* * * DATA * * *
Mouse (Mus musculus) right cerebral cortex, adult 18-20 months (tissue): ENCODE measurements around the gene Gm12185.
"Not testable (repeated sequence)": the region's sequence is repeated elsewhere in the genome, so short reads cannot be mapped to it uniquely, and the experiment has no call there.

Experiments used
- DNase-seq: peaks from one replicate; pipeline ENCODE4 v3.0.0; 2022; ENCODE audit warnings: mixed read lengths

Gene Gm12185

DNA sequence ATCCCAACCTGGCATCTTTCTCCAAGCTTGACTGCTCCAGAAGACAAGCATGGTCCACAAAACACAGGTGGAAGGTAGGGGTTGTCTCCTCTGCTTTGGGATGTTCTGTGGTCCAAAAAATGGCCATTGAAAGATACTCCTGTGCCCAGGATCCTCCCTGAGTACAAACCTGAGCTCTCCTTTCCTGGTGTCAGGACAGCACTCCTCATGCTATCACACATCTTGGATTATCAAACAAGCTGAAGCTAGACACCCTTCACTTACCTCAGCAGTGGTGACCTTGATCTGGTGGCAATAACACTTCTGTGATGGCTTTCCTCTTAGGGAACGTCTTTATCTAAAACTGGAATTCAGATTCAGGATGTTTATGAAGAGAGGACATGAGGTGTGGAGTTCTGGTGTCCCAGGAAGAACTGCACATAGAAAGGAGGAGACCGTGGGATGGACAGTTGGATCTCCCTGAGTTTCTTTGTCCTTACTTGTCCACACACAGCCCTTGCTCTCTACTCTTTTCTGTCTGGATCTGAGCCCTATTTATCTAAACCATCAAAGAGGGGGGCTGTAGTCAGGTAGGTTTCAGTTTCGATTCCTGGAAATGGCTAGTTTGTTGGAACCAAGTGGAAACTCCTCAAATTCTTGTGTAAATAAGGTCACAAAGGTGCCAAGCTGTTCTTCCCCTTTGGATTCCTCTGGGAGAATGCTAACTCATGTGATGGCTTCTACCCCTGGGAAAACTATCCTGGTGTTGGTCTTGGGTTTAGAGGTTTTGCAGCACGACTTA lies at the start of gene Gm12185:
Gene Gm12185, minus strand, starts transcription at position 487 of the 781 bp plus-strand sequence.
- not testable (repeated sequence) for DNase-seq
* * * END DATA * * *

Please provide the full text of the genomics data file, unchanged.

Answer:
Mouse (Mus musculus) right cerebral cortex, adult 18-20 months (tissue): ENCODE measurements around the gene Gm12185.
"Not testable (repeated sequence)": the region's sequence is repeated elsewhere in the genome, so short reads cannot be mapped to it uniquely, and the experiment has no call there.

Experiments used
- DNase-seq: peaks from one replicate; pipeline ENCODE4 v3.0.0; 2022; ENCODE audit warnings: mixed read lengths

Gene Gm12185

DNA sequence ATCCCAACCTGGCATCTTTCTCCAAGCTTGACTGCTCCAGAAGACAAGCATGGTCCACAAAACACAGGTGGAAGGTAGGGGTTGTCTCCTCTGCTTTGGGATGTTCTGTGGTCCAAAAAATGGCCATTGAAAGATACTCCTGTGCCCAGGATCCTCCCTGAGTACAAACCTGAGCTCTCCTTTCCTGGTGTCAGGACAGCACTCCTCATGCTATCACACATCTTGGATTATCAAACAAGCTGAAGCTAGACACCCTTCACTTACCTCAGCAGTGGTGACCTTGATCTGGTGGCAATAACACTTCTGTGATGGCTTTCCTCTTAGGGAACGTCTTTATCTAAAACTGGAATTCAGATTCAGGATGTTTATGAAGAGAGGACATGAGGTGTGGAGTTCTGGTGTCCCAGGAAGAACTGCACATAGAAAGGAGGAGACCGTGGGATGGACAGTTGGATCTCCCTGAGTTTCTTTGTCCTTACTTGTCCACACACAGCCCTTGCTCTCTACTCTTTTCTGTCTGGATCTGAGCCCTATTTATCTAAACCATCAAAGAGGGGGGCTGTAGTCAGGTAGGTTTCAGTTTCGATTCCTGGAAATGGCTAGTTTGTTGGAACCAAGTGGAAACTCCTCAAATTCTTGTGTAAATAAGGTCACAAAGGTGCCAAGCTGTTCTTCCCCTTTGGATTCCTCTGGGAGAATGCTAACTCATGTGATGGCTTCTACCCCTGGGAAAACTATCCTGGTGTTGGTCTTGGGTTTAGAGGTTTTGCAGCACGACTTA lies at the start of gene Gm12185:
Gene Gm12185, minus strand, starts transcription at position 487 of the 781 bp plus-strand sequence.
- not testable (repeated sequence) for DNase-seq